As with all technology that gets caught in top billing as the next big thing, mining big data to unearth its secrets won’t be the silver bullet for every company for every problem today or even tomorrow.
But when big data “grows up,” it definitely will have a major impact in many areas, specifically enterprise BI, government applications and customer relationship optimization, according to Alistair Croll, a founding partner at startup accelerator Year One Labs and an analyst at Bitcurrent.
For decades, analysts have been using business intelligence tools to crunch large amounts of data and answer straightforward questions like: “What are each sales representative’s sales for the month?” But these tools have struggled with predictive analytics that ask the “what if” questions that can help guide company strategy, Croll says.
“The availability of cheap, fast computers and storage, as well as open source tools, have made it okay to capture first and ask questions later,” he adds. “That changes how we use data because it lets analysts speculate beyond the initial question that triggered the collection of data. What’s more, the speed with which we can get results – sometimes as fast as a human can ask them – makes data easier to explore interactively.”
Data mining is already being used to predict disease outbreaks and understand traffic patterns, but the government will be an even heavier user of big data in the future, according to Croll.
Many cash-strapped states and municipalities are struggling to find ways to do more with less, and big data – combined with citizens armed with smartphones that can consume municipal apps and generate mobile data to fuel additional apps – can allow government to more efficiently connect with citizens.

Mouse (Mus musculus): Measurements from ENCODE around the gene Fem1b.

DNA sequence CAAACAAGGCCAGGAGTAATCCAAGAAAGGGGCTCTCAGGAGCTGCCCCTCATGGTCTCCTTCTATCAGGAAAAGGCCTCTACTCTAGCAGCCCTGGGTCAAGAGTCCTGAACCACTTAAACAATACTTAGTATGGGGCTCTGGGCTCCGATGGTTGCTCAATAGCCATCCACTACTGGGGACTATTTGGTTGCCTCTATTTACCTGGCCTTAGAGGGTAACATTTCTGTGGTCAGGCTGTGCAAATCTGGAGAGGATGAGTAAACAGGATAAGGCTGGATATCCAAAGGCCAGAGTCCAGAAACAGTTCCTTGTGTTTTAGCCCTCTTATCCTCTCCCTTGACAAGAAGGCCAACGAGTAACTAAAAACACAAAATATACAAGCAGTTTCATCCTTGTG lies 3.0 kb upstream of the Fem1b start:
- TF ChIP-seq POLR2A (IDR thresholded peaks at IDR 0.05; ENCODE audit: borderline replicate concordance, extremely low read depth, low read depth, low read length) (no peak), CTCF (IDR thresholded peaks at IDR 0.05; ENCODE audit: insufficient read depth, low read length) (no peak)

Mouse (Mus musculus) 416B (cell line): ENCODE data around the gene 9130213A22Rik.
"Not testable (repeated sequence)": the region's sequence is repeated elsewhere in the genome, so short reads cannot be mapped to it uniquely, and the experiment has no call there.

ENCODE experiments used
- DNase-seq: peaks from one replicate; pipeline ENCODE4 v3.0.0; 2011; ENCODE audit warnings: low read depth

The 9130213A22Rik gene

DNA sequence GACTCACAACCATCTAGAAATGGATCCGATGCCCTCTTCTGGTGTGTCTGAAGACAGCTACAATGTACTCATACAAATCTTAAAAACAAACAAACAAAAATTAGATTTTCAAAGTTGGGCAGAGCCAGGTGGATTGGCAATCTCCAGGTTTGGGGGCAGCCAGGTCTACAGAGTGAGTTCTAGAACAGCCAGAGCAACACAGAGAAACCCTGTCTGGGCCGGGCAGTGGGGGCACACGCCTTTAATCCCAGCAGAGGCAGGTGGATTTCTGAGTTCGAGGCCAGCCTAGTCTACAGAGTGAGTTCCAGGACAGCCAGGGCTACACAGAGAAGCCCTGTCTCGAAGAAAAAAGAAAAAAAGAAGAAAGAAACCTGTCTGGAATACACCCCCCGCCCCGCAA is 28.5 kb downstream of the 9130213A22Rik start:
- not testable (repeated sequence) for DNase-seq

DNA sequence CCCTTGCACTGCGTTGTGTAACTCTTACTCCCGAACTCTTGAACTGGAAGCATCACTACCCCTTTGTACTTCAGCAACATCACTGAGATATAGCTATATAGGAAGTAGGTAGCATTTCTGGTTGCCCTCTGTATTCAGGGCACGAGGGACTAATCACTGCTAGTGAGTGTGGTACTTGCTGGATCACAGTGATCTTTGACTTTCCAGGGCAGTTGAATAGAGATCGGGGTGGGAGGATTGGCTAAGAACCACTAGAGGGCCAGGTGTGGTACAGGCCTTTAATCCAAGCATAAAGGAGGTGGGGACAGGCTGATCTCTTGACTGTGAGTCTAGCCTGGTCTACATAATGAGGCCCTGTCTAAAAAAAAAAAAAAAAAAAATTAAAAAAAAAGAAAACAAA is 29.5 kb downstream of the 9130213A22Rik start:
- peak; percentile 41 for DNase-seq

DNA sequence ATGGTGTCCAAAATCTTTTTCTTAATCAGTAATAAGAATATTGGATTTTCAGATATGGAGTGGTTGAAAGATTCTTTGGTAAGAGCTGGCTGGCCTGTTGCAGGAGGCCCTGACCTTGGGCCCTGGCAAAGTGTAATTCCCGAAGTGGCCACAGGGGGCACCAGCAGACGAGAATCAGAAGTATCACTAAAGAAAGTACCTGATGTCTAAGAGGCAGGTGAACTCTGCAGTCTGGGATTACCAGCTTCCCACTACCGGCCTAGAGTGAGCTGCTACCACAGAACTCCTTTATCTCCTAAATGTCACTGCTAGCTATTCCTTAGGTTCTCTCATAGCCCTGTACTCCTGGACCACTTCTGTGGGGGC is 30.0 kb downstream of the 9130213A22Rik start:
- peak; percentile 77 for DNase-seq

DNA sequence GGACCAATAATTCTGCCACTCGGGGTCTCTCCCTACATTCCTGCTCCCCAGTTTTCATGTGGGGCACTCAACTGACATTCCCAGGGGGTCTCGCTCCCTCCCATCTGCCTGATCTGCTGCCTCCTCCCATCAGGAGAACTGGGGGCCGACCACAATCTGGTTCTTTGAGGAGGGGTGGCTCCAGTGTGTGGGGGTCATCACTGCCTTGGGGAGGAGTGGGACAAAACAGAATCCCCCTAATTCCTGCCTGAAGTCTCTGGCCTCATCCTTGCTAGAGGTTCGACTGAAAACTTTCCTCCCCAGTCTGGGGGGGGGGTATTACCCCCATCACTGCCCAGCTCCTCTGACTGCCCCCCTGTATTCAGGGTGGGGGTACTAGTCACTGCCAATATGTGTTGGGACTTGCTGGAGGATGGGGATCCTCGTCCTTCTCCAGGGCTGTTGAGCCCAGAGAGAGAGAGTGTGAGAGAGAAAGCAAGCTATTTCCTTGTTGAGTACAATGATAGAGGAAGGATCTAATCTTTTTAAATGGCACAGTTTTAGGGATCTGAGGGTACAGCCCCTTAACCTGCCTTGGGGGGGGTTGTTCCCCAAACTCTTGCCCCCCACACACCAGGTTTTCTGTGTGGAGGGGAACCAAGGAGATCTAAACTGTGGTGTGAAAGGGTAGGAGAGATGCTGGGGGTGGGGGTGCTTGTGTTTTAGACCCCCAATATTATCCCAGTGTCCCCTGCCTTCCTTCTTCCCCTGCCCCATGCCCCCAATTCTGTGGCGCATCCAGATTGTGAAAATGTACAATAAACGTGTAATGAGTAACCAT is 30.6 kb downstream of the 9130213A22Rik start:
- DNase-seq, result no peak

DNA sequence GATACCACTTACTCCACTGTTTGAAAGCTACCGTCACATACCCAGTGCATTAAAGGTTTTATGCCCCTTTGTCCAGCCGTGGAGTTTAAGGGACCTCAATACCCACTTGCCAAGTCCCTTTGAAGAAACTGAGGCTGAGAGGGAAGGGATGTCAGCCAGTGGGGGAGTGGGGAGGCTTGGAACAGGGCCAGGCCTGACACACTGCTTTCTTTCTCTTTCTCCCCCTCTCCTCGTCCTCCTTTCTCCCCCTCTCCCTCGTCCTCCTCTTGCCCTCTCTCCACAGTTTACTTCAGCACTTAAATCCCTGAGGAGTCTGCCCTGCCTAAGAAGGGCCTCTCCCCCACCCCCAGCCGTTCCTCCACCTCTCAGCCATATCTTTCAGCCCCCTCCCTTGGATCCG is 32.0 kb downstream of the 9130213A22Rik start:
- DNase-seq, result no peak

State government should be preparing now to invest in the analytics tools needed to make the best use of big data to improve decision making and services, according to a new report by the national Association of Chief Information Officers.
Many state agencies haven’t fully exploited the big data that’s flowing into their networks because they’re still being run as disparate islands of information rather than integrated enterprises, the report notes.
The third frontier for the application of big data – once the hoopla subsides – is for marketing professionals to forge new and better relationships with customers, Croll notes.
“The number of contact points in a company has multiplied significantly. Tracking users across all these channels – and turning every click, like, share, friend, or retweet into the start of a long funnel that leads, inexorably, to revenue is a big challenge,” he says.
While much has been made of the potential of big data with regard to online marketing, smartphones will allow retailers to get additional insight into their brick-and-mortar sales as consumers use their phones to check in – and companies can begin tracking wait times in lines, store traffic and other aspects of their retail operations.
And while the big data explosion is driving marketers away from relying on intuition to make decisions, they still have additional steps to take before molding their companies into true data-driven organizations, according to a recent Corporate Executive Board survey of 800 marketers at Fortune 1000 companies.
The vast majority of marketers still rely too much on intuition, the study finds. On average, marketers depend on data for 11% of all customer-related decisions, and they report that more than half of the information they’ve used to make recent decisions have come from their previous experiences or their intuition about customers.
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